Sunday, August 22, 2004

Teenagers to face trial by teenage judges, jurors, prosecutors and defence lawyers.

This appears to be the government's latest wheeze to tackle crime:

Children as young as 14 will train to serve as judge and jury in trials of their peers, under government plans to cut inner city crime.

The initiative, an attempt to encourage young people to respect the judicial system, has the support of senior ministers but has alarmed some legal experts.

The Department of Constitutional Affairs could introduce the radical scheme next year, when it pilots a groundbreaking project in Liverpool that hopes to repeat the success of initiatives in the US.

Depending on the results of the two-year trial, the government intends to roll the scheme out across Britain.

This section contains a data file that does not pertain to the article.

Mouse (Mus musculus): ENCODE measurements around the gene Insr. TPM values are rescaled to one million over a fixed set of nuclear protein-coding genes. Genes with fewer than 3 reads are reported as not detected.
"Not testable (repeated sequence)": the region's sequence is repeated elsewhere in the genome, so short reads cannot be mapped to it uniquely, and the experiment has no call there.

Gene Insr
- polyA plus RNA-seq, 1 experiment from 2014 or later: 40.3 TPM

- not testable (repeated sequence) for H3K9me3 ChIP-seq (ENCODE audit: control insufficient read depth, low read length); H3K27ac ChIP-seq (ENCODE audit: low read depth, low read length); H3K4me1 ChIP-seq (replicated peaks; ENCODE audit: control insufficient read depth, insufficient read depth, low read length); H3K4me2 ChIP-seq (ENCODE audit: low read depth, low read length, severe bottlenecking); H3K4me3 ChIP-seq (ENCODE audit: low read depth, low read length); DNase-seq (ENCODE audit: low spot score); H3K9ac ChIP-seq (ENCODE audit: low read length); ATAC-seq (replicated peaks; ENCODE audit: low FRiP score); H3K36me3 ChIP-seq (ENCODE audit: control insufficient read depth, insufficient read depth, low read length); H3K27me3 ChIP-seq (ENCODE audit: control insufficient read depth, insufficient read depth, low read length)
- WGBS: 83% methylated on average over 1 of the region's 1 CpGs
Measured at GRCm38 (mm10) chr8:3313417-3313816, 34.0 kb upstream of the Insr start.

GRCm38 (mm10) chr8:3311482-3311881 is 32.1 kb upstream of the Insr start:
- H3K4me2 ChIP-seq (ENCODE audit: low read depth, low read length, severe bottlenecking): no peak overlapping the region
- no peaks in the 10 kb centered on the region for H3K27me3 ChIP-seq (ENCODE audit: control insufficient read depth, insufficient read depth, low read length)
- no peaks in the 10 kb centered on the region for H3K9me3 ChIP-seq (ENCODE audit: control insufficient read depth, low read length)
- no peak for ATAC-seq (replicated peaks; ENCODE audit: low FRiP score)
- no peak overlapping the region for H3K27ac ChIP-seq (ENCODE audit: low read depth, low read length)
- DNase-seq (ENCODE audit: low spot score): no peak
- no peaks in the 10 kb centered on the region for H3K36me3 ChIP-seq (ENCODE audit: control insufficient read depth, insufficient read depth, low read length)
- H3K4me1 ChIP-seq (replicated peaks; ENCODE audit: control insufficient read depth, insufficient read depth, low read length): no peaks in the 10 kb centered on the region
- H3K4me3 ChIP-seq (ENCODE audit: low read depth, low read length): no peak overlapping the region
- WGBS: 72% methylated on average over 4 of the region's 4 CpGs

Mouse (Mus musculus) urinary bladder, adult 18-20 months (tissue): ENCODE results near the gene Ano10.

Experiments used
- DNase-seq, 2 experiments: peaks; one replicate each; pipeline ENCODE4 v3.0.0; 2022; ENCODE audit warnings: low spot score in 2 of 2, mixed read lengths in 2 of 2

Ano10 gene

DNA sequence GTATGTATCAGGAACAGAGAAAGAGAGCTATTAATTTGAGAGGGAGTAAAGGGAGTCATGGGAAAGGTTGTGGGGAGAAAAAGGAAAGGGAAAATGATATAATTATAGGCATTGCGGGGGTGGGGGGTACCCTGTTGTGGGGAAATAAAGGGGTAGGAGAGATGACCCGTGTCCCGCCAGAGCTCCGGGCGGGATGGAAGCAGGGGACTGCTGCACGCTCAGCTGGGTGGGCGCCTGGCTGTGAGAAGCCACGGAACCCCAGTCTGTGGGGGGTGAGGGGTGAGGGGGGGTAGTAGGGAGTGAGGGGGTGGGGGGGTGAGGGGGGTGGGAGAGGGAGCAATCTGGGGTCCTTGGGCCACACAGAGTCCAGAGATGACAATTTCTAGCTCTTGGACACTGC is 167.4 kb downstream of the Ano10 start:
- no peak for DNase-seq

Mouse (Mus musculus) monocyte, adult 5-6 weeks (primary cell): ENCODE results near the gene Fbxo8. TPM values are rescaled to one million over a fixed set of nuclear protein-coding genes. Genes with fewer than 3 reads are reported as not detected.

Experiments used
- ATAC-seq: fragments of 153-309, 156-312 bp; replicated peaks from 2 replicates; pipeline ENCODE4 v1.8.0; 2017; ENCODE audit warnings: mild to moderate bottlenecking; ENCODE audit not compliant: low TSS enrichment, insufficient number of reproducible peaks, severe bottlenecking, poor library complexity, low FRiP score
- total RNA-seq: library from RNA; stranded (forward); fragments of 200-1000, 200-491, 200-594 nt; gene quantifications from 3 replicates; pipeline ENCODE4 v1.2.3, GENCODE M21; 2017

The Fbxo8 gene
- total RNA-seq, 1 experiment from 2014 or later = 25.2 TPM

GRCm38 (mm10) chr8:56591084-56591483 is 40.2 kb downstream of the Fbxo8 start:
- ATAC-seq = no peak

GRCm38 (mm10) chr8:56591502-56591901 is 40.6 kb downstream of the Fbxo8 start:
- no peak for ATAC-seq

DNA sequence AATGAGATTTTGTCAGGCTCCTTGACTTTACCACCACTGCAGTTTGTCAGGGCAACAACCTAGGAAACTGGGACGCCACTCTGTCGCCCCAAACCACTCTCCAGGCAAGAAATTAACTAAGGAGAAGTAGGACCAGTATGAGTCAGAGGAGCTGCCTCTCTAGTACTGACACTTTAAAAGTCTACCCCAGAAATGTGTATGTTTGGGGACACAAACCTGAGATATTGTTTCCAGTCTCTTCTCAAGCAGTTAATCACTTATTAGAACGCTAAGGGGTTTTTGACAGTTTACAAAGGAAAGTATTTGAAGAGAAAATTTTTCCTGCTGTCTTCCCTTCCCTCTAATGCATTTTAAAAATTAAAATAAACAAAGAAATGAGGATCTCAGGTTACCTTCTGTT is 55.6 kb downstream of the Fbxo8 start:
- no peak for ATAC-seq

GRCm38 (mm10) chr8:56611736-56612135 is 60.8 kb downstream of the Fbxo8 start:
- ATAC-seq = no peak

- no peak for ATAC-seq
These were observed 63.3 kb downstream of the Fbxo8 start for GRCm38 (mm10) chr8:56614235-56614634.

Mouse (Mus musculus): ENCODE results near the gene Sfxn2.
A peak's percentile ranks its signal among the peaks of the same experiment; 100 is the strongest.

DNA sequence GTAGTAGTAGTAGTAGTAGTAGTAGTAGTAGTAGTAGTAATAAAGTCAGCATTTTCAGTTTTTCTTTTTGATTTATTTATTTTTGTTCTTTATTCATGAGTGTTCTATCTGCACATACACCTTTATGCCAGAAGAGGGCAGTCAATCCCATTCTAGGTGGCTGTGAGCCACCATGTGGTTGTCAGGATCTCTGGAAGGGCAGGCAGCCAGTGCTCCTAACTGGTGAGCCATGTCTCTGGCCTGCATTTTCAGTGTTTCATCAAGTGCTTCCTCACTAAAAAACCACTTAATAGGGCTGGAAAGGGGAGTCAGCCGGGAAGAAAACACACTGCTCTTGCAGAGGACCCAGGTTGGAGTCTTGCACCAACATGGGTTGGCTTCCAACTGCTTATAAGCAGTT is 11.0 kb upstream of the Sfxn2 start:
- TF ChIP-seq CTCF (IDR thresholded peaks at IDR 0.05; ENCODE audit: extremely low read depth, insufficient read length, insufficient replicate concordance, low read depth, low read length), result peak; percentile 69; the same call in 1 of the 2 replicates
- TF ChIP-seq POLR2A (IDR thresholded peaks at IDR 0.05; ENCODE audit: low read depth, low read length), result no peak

Apparently, similar schemes have been adopted in the US, New Zealand, Japan and Canada:

Under the teen court scheme, which is being adopted by New Zealand, Canada and Japan, teenagers aged 14 to 17 study a number of disciplines including law and social sciences, to ensure they make fair judgments and recommend appropriate sentencing.

The courts will only be used for petty offences such as vandalism, drug taking or underage drinking and the penalties imposed will be limited to community service, writing letters of apology or attending anger management workshops.

I guess this is one way to reduce the burden on adult judges, prosecutors and jurors...

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